A how-to book that isn’t.
This whimsical, poetic instruction manual for how to tie a shoe mentions eating spaghetti, finding birds’ nests, combing hair, and staring at patterns in a rug, assuming children (probably) can figure out how to tie their own shoes. Sketchy, black-and-white pen-and-ink illustrations portray children from many different backgrounds doing everyday activities like playing outside in a sprinkler, greeting buddies, and hugging good friends after summer break. Hill illustrates a black girl peeking out from inside a tent on her first camping trip and a girl hugging a boy (both are white) in a wheelchair—normalizing portrayals that still rarely appear in picture books. Stylized, hand-drawn text blurs the boundaries between words and pictures and emphasizes that words can morph into art and vice versa—or that words are art, and art evokes language. Perspectives vary in each scene: Some children look directly out at the audience; sometimes readers gaze into a scene past the child character’s back; sometimes readers see only a child’s hands or legs. Emotions vary too, including joy, contemplation, and sadness, offering a range of vicarious experiences for readers. Ultimately, this book uses learning to tie a shoe as a metaphor for personal growth and experiential learning—with the beauty and challenges that accompany both.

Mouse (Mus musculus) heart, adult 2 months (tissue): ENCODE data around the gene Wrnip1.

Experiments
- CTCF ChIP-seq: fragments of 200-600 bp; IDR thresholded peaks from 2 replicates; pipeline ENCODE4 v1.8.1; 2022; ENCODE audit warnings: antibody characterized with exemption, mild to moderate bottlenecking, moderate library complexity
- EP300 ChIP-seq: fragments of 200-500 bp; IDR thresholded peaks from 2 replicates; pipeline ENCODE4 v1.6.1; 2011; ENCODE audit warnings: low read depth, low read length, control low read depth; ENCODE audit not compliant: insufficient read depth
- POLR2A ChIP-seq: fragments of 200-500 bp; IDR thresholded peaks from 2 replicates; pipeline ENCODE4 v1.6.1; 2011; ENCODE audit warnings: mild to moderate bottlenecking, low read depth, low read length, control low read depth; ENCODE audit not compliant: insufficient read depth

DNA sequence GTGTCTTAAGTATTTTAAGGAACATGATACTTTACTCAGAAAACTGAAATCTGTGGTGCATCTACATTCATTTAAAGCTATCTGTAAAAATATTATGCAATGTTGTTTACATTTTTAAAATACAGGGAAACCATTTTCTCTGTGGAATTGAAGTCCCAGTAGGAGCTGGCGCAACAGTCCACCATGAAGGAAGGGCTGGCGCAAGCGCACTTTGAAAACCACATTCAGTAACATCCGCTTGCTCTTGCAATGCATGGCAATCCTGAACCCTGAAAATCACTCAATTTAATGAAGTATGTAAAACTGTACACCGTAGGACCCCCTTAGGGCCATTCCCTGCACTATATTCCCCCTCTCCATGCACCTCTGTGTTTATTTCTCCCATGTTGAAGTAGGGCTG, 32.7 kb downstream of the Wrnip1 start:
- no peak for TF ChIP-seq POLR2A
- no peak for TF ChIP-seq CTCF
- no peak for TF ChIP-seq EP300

A quirky picture book that respects the intelligence of children. (Picture book. 7-11)